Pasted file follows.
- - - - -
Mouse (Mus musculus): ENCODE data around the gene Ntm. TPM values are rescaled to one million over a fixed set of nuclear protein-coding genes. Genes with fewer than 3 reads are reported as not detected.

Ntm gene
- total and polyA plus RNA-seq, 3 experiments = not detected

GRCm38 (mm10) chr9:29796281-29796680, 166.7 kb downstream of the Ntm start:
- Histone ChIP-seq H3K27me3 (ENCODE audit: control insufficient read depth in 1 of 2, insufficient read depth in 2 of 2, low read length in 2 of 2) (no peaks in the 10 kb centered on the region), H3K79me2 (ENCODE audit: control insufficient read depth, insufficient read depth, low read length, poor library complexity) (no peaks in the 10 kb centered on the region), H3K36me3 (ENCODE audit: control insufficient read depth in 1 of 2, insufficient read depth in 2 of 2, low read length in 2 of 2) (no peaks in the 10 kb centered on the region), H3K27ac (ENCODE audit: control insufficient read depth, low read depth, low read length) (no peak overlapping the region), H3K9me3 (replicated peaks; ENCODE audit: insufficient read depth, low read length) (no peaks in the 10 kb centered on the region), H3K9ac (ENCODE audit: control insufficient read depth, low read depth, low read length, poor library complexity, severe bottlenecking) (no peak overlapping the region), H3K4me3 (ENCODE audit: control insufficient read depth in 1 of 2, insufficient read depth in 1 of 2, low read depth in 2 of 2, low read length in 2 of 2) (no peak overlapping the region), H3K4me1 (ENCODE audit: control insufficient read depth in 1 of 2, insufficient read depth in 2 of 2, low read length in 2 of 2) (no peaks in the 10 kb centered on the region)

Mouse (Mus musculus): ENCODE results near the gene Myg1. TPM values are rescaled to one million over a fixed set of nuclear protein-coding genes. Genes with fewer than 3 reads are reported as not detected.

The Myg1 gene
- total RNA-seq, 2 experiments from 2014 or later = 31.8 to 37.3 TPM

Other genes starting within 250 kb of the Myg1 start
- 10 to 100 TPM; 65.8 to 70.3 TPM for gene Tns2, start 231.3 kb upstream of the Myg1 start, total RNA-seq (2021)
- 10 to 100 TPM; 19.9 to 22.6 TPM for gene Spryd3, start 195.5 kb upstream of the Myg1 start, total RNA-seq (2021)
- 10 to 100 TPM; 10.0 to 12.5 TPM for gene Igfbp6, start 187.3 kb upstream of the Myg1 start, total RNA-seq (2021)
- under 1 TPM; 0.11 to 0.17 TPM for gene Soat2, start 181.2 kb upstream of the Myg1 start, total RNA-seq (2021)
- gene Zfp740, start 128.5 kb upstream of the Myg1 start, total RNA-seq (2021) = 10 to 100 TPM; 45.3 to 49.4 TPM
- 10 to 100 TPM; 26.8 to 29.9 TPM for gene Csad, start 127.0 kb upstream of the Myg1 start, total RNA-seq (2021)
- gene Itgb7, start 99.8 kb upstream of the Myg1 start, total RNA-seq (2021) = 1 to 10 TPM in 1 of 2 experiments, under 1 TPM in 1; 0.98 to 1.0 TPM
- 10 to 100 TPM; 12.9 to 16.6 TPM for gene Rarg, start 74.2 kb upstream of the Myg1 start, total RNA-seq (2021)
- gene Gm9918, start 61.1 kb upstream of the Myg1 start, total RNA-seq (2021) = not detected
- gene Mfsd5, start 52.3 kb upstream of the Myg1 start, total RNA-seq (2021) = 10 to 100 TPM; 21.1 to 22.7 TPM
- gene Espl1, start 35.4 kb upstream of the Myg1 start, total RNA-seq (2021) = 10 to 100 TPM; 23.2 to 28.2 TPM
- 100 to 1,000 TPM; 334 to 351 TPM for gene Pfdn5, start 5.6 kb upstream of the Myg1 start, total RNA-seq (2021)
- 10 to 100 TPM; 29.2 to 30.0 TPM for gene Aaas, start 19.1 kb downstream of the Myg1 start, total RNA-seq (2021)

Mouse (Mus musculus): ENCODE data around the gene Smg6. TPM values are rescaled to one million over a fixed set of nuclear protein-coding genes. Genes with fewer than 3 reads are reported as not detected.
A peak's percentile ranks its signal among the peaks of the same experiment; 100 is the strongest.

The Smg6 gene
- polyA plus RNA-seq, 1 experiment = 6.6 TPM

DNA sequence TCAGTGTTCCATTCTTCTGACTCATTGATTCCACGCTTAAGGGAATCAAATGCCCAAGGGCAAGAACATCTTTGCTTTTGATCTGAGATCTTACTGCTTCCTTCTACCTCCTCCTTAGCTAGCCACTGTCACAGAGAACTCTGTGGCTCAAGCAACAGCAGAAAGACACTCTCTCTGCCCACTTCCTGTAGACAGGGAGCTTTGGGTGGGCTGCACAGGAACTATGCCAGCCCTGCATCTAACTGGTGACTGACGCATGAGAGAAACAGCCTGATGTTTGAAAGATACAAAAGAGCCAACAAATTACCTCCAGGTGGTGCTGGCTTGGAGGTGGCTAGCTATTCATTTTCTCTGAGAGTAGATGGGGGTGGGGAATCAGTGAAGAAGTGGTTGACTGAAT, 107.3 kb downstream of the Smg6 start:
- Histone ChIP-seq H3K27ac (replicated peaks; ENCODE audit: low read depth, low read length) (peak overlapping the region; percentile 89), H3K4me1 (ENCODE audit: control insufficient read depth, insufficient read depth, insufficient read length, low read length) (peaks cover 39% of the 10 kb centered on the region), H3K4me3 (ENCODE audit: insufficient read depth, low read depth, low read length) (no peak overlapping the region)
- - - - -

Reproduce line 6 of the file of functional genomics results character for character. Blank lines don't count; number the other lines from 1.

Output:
Mouse (Mus musculus): ENCODE results near the gene Myg1. TPM values are rescaled to one million over a fixed set of nuclear protein-coding genes. Genes with fewer than 3 reads are reported as not detected.